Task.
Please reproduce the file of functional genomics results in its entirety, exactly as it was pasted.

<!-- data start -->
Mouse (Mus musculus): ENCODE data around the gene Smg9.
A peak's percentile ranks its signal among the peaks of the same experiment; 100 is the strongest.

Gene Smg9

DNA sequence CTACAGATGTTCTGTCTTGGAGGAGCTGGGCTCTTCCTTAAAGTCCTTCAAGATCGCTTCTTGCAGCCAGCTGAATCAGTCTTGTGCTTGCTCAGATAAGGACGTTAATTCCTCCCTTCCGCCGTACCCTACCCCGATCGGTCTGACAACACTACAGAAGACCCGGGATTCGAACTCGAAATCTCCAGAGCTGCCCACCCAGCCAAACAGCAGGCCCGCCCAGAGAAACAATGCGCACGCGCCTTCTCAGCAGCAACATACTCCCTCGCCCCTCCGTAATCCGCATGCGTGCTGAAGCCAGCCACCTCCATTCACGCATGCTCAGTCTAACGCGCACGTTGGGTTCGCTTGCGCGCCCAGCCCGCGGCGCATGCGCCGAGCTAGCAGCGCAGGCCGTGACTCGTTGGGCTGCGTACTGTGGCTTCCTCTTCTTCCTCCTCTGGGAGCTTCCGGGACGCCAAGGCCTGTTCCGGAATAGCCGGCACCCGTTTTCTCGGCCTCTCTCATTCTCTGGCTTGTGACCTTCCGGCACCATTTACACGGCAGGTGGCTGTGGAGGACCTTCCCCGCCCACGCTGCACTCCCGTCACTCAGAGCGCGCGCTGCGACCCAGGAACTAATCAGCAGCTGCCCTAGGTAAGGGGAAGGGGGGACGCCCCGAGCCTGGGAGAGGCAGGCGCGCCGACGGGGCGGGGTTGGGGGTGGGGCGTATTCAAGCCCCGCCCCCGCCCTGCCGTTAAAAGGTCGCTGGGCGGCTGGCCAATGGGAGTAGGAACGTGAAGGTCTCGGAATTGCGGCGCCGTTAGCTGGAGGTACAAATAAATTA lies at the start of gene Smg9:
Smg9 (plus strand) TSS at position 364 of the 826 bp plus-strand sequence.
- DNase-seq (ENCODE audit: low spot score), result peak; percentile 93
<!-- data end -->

Mouse (Mus musculus): ENCODE data around the gene Smg9.
A peak's percentile ranks its signal among the peaks of the same experiment; 100 is the strongest.

Gene Smg9

DNA sequence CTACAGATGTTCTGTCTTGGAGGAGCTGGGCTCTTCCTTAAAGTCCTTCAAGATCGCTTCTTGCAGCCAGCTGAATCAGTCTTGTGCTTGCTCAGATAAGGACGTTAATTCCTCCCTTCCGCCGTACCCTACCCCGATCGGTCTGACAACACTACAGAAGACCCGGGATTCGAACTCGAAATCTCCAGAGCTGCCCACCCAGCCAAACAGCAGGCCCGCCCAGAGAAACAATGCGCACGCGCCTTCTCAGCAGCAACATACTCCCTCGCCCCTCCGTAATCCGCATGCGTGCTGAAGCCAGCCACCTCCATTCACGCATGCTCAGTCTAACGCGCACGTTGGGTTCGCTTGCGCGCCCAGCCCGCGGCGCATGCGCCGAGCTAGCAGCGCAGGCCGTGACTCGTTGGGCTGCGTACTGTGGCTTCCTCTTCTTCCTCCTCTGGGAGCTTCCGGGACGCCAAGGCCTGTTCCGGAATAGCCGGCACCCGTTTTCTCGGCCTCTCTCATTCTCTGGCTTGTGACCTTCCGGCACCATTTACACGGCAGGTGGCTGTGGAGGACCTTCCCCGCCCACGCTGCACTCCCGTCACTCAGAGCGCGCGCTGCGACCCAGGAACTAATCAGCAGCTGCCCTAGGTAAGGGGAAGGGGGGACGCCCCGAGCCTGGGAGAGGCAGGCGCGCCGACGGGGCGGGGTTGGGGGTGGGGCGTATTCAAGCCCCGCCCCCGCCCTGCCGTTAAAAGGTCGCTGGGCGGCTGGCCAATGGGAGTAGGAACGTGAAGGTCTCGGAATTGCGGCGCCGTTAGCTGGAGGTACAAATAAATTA lies at the start of gene Smg9:
Smg9 (plus strand) TSS at position 364 of the 826 bp plus-strand sequence.
- DNase-seq (ENCODE audit: low spot score), result peak; percentile 93